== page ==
I did a quick cool down and then had some breakfast.

2016-07-23 10.42.06.jpg


The rest of the day was a blur.  Shopping, off to the picnic, back from the picnic, laundry and packing.

Sunday:  I had to leave for the airport around 11am, and I really needed to get some yard work done before I took off.  There were trees to be pruned, and a bunch of shrubs and hedges that needed trimming.  I was hoping to dispatch it quickly and do an hour on the erg, but it took nearly 3 hours and I finished with barely enough time for a shower before I had to head off to the airport.

Now I am in a plane somewhere over canada, near mackenzie bay.  I am on my way to Shanghai for some customer meetings on tuesday.  Wednesday, I fly over to our plant in Kumamoto Japan.  Our building was essentially destroyed by the recent earthquakes and the folks we have working for us there have been doing an amazing job improvising, finding space, and supporting our local customers.  I’m visiting to see the damage and review our reconstruction plans.  I fly home during the day on Friday.

In other words.  More cross training this week.


Saturday: 4 x 2K / 4′ rest

At home.  Static erg.  Over cooked the first rep and never really recovered.  Hung in there at progressively slower paces, and finished the set, but at very high heart rates and by digging very deep.

Glad I finished.  Depressed I was that slow.

No rowing on the lake this weekend because of some big collegiate racing going on.  Today it was the NERC, which is the New England championships.  Tomorrow is the Women’s Eastern Sprints, which is for bigger schools.  We lend out our boathouse to some crews and there are tents set up all around so it’s impossible to get to our boats.

Tomorrow:  Recovery row.  Something easy.

Sunday: 3 x 7′ / 5′ rest – February CTC

I was going to go to the lake this morning, but I we went out for a big dinner last night and between that and the jet lag, I was feeling a bit off before bed.  I decided to sleep in and do the session at home later in the day.  This turned out to be around 2 in the afternoon.


  • 7 minute warmup
  • 4 minute paddle
  • 1 minute with no rowing to let the wheel run down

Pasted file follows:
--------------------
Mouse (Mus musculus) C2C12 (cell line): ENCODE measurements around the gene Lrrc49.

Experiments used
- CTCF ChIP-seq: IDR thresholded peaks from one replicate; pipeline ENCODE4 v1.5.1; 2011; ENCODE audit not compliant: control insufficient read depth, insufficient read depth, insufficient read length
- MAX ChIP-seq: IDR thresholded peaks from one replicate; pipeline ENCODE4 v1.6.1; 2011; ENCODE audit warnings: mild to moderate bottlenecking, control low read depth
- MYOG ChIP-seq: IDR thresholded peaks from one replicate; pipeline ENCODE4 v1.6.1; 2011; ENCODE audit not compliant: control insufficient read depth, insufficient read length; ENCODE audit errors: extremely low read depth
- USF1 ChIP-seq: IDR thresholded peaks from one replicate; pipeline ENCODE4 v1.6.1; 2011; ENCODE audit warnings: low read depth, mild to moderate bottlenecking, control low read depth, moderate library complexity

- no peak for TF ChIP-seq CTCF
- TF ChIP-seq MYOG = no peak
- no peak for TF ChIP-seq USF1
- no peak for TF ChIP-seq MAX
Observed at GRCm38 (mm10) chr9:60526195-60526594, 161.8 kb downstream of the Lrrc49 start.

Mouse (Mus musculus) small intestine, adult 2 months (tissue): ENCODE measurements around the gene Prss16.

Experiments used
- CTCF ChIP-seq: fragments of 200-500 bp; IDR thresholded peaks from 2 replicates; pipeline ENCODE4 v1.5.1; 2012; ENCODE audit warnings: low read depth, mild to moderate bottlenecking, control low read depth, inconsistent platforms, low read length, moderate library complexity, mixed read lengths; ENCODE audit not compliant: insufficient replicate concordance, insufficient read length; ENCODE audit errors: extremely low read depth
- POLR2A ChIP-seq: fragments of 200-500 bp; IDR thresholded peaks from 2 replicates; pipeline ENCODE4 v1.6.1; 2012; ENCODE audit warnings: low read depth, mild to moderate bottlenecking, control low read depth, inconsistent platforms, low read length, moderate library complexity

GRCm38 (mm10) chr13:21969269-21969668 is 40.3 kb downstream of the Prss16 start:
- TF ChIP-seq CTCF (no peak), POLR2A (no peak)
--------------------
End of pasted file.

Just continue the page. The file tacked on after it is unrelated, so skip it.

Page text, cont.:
• 3 x 7′ / 5′ rest
    • target pace 1:48
    • target rate:27
    • active rest for 4′ and static for 1′ to let the wheel run down
  • 7′ cool down

This is the February CTC.  And the tricky bit is that you have to log the rep with the lowest meters.  So, there is no point to negative splitting or positive splitting or anything like that.  Just the fastest, flat split that you can hold across all reps.

Here are my results.  I did this on rowpro, but the no rowing for a minute during the rests seemed to really screw up the spreadsheet calculations, so I took these off the PM3 manually.


So, my worst rep was my first with 1964m.  Puts me 18th overall right now and in the Free Spirits Boat #1.  Another Free Spirit is tantalizingly close ahead of me at 1966m.  I guess I’ll have to give it another go.  I was pushing pretty close to my limits in the later reps, but I think I can squeeze a few more meters out.

Screen Shot 2016-02-07 at 5.11.40 PMScreen Shot 2016-02-07 at 5.11.23 PM

Tomorrow:  Should be some long slow distance, but I have an early meeting at 8am.  I think I will try to squeeze in as much as I have time for, and maybe do a second session later in the day.



4 x 8′ / 4′ rest – solid


  • 4 x 8′
  • 4′ active rest with a stop for a quick drink
  • Pace target: <1:48.8 (from last time on January 3rd)
  • Rate: 27-28

8′ warmup up, with 3 – 10 stroke bursts at faster than target pace (strapless)

Then into the main event.  Rep 1 was tough, but never in doubt, I finished with 2211 meters (1:48.5), so I kept that as my target for all the reps.  Rep 2 was HARD.  I was ahead of target through 100 strokes, fell behind through the next 100, and made up the lost ground in the last 20.  I wondered if I could do it again for rep #3, but felt OK by the end of the rest.  Same story for rep #3, but an even bigger ask to try to make up the lost ground in the last 20 strokes.  I was sure that I couldn’t hold the last rep, and through most of the rest, I was thinking I would see if I could hit 1:50 for it instead.  But at the end the rest, I decided to try to hit target for the first 100 strokes and see how I did.  At the 100 stroke point, I was really struggling, so I dropped back to about a 1:50 and tried to hold on.  I was seeing some 1:51s, and feeling the HD-demons peering over my shoulder, but I just kept pushing.  With 20 strokes to go, my projected finish was around 2180.  A push at the end got me to 2203 (1:48.8).  Session average was 1:48.6.

4′ rest was about 2 minutes of gasping and 2 minutes of light paddling, then an 8 minute cool down starting at 2:00 splits and slowing down from there.

I wish I could have laid down a faster time on this workout, but I am proud of my execution.  I was really hurting in the last rep and I pulled back from the edge just enough to make it instead of bailing out.

Screen Shot 2016-01-14 at 11.44.37 AM

2016-01-14 08.21.16

Tomorrow:  4 x 20′ / 1′ rest